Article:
A new report from the Global Council on Brain Health describes the link between a positive sense of mental well-being and better brain health in people 50 and older. The report is full of helpful tips on improving your mental well-being and thus your thinking and reasoning skills.
It sounds like a science fiction movie: an eye scan that can provide information about your brain, and, quite possibly, your future. But according to two new studies, it could be a very real possibility soon.
When people think of organ donation – they typically think of giving an organ to someone in immediate need of a transplant. But donated brain tissue can be used by hundreds of research centers worldwide, providing a gift of hope for future generations at risk of developing dementias.
You might be familiar with biomarkers such as cholesterol levels, blood pressure numbers and body temperature. But what about amyloid and tau? How might these biomarkers lead the way to detecting, preventing and treating this and related devastating diseases.
There is much to be learned about the development of Alzheimer’s disease and how to prevent or delay the onset of the disease – this is why so many research studies are looking for volunteers. For many, that begs the question, “Why don’t studies broaden their age requirements in order to find more participants?”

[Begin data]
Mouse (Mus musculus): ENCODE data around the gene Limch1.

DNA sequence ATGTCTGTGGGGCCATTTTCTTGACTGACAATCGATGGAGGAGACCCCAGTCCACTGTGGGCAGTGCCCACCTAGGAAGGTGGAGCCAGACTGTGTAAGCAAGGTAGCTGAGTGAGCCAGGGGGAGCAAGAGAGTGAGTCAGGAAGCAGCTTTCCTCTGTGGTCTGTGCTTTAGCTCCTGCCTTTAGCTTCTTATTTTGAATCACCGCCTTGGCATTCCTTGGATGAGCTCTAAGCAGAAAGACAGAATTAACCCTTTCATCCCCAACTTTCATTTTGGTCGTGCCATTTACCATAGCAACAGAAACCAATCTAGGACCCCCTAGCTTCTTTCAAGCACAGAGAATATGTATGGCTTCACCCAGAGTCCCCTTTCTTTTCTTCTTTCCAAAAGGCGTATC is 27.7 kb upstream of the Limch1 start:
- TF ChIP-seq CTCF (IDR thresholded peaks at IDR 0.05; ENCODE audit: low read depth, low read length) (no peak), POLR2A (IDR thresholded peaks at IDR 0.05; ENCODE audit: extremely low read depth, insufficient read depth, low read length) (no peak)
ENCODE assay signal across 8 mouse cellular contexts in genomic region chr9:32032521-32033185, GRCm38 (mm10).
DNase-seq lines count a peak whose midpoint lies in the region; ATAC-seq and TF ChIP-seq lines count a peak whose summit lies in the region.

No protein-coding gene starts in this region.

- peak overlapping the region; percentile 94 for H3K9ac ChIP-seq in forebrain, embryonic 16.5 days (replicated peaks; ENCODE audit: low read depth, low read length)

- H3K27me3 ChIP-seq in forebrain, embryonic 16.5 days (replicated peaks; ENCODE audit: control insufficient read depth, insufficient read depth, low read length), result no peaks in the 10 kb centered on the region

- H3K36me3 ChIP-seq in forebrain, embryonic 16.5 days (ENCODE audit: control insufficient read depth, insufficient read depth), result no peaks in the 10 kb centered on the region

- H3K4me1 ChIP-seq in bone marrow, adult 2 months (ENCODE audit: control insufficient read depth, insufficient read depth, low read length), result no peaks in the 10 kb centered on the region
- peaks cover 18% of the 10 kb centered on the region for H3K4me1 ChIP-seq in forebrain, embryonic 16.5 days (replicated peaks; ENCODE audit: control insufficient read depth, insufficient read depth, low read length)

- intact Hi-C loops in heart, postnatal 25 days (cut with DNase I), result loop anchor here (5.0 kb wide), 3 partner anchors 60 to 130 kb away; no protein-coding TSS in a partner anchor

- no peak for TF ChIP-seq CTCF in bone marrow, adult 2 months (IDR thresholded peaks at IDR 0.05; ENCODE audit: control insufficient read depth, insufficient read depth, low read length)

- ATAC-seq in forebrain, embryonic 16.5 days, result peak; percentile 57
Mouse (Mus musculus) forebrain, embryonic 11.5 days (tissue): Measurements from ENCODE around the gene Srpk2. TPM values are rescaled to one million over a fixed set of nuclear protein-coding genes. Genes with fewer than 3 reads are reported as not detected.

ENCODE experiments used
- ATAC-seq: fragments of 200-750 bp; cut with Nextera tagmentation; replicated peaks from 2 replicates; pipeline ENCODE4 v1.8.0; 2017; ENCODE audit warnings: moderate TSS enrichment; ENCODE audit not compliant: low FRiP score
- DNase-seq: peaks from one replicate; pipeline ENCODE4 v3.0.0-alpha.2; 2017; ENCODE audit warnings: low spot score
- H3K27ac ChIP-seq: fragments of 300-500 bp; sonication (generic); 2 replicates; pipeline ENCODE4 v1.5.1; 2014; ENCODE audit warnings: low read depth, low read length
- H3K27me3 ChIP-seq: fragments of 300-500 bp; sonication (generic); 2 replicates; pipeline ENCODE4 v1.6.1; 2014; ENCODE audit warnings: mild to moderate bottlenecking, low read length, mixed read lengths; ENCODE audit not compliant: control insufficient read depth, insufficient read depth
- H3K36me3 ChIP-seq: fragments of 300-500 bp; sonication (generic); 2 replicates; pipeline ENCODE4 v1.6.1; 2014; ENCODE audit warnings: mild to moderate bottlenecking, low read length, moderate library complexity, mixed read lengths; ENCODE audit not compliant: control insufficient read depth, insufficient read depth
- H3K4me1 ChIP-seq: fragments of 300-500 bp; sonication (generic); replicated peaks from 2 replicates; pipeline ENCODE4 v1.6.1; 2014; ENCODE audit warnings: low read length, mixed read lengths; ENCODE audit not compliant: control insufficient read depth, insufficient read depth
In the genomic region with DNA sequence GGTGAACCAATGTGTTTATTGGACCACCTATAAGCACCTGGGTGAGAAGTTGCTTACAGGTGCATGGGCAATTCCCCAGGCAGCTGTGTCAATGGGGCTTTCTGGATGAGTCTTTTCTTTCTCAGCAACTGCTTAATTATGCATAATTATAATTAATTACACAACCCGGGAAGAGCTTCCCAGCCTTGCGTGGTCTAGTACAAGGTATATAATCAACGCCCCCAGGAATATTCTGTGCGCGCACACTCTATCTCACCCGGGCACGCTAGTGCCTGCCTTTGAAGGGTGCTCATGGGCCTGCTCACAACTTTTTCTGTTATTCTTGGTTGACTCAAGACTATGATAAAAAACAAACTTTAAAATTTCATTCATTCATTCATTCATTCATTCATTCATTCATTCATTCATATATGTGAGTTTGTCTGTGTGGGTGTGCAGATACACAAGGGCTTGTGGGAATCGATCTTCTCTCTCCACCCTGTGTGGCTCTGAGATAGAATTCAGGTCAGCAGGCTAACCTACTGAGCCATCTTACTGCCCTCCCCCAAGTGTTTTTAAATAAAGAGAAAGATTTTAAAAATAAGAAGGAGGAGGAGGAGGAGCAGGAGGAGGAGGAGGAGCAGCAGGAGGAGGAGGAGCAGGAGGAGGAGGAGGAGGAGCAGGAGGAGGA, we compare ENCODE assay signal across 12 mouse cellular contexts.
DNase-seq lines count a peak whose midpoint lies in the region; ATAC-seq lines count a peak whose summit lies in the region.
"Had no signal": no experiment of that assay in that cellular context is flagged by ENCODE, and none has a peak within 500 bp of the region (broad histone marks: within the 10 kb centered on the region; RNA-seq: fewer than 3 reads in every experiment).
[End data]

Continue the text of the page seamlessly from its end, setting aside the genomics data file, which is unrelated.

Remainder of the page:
You may have heard of the ambitious goal set by the U.S. National Plan to Address Alzheimer’s Disease – to prevent and effectively treat Alzheimer’s disease by 2025. While this plan offers great promise, it also shines the spotlight on the need for volunteer research participants.
Have you been thinking about participating in a clinical trial, but not so sure you’re ready to delve into the unknown? Alzheimer prevention participant – who’s taken part in not one, but two studies! – gives his insight and advice into the experience.
A massive $20 million research trial is kicking off to determine whether early intervention can support brain health and prevent decline in memory and thinking ability. Can lifestyle intervention – exercise, diet, social interaction and “brain exercise” really prevent Alzheimer’s?